Mir's take on this issue (and my post) was that 1) I was overreacting (yeah, probably) and that 2) that this kind of friendship wasn't impossible - that some women simply have more in common with women and so that's where their friendships are. I totally agree with her. But that isn't what J's post is about and it isn't what upset me. J said that she liked the dad but wouldn't hang out with him, be pals with him, have lunch dates (or pedicures) with him - because it just isn't right, it just isn't done.

Liv commented here that she (in effect) agreed that it is a matter of trust, but her comment over at J's post was that J was right, that "we've been through this! You must do it your way" Which, if I relate this to J's comment here, Liv is being consistant - there has to be trust between everyone. Maggie's comment reflects this attitude also. Okay, I accept that there must be trust - but for me the establishment of trust isn't between me and her husband, it is between me and my wife. It is up to my friend to have the trust of her husband.

Slow Panic, over at J's, agreed with her but over here has had another think at it and seems to agree with me, but made what was to me an interesting and somewhat ambiguous statement: "i guess i was thinking of hanging out with them like i hang out with the girls-- like going out and stuff. i don't know". So male friends are okay, but you still cannot "hang out" with them like you would "the girls?" Why not?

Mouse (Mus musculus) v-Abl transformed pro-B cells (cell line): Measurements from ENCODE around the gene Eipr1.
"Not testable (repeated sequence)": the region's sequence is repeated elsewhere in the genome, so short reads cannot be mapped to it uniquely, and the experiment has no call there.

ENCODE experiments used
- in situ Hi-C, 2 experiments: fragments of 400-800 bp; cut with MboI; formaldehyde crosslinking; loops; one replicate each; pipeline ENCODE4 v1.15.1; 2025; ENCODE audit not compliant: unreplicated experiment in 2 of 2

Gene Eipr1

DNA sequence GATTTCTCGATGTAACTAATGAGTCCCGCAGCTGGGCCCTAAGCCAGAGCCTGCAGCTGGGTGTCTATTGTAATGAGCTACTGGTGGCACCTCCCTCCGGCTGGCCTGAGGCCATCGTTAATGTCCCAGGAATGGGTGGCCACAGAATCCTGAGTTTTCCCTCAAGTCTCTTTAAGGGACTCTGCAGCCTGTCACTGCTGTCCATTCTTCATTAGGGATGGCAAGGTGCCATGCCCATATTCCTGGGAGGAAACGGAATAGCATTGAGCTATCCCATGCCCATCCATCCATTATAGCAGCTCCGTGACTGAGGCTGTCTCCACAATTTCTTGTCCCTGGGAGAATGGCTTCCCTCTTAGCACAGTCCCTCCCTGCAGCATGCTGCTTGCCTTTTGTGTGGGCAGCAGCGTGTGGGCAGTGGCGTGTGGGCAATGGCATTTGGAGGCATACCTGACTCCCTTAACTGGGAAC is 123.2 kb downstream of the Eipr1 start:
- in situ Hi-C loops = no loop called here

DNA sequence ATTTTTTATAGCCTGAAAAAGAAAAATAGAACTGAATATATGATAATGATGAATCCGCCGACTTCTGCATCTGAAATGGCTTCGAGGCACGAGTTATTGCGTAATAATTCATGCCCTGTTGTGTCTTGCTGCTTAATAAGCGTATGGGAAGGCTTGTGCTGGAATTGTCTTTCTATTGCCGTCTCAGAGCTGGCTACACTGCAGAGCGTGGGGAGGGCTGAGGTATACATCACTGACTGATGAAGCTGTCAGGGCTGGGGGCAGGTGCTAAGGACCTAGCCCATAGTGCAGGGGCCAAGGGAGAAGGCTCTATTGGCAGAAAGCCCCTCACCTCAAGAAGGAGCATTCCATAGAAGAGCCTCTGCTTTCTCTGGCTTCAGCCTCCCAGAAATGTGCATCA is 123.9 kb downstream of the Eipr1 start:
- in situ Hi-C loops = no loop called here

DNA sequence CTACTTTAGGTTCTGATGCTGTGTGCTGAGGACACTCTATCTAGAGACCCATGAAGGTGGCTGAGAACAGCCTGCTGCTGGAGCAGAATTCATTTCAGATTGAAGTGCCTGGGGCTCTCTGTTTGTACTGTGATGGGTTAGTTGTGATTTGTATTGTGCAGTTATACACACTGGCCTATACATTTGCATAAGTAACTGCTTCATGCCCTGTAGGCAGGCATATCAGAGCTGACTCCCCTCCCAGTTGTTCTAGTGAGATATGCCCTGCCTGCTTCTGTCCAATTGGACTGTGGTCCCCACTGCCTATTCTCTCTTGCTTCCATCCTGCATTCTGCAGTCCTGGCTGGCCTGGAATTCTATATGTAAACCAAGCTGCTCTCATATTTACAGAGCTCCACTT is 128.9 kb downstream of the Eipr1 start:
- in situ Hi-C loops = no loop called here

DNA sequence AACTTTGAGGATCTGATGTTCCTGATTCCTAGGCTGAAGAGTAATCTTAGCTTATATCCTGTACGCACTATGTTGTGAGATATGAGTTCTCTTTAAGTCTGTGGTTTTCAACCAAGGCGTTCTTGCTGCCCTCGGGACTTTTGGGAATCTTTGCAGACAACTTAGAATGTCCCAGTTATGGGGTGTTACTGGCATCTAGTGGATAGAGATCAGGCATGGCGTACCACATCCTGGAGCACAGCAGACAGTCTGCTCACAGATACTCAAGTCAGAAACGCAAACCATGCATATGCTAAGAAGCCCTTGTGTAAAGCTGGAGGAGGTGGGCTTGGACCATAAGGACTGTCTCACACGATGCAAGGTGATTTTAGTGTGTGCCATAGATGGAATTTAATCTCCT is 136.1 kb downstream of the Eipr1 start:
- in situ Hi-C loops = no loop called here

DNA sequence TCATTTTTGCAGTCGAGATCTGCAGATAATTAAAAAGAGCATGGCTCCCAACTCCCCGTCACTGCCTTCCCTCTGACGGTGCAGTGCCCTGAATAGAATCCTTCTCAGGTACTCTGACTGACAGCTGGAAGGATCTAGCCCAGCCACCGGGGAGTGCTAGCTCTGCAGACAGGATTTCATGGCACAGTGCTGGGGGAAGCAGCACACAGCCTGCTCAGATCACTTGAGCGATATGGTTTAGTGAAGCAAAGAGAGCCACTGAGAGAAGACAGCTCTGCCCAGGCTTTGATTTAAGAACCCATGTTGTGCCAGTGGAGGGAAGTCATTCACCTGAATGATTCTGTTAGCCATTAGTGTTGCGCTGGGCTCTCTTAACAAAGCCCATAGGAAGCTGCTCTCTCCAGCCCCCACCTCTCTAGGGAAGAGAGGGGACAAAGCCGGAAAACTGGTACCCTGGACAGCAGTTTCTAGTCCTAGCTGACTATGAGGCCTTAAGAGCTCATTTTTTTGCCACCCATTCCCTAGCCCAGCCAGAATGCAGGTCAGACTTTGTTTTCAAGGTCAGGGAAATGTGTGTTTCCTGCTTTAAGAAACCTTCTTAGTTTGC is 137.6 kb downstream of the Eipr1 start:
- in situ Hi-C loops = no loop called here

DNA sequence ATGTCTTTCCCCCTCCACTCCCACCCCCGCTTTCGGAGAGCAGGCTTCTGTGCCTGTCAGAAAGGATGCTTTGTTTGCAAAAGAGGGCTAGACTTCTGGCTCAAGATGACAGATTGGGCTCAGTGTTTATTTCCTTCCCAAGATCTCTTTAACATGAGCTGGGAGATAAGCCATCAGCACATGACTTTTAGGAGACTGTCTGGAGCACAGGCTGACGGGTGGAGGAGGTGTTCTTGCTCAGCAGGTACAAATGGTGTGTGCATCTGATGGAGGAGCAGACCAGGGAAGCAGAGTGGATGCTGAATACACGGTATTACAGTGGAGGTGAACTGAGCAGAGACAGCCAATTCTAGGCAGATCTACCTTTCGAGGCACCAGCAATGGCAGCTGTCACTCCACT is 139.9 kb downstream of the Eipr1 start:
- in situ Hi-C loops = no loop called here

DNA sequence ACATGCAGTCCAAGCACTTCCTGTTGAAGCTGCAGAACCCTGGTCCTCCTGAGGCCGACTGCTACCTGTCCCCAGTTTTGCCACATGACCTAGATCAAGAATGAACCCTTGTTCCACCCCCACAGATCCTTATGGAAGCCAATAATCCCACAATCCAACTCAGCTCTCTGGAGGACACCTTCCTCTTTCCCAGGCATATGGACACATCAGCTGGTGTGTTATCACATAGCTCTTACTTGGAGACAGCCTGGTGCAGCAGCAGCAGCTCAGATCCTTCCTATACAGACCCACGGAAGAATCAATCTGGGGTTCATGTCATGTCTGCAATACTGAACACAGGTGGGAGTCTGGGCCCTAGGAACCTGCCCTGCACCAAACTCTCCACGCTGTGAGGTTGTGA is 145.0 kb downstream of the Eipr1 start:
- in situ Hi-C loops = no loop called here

At first I didn't quite understand De's comment over at J's, except that her last statement about K being naive made me understand. Her comment here consolidated that understanding. my response is - How can jealousy exist if there is trust? I find them mutually exclusive. So, to prevent jealousy I have to make friends with both the wife AND her husband? And Laura has to make friends with him too? I don't know about other people, but how likely is it that I will meet a woman I want to be friends with and ALSO find that I feel the same about her husband? I find that unlikely and unreasonable. How many potential friends am I losing if I had to stay away from couples that I didn't like equally?

Julie Pippert was one of those wholly supportive over at J's, she mentions that it just doesn't look right and all friendships have to include both spouses. Which she refines here to say that you have to be "careful of the dynamic and respectful of their marriage" and goes on to say that most people have run into problems with this type of friendship and goes further by saying that trust isn't the issue here. I have to say that I disagree, it is all about trust. I also made my position clear with regard to having to be responsible for their marriage - I'm not. She concludes by saying that she personally doesn't have time for these relationships, her life is full of other things - and she lists friends as part of those things. I am left to assume that these are female friends.

Jen - you were one of the very few who disagreed with J and you've repeated that here, in your own succinct way. It is nice to know that I'm not the only one.

Lee - that's a cop out, girl. Take a stand! Join the fray.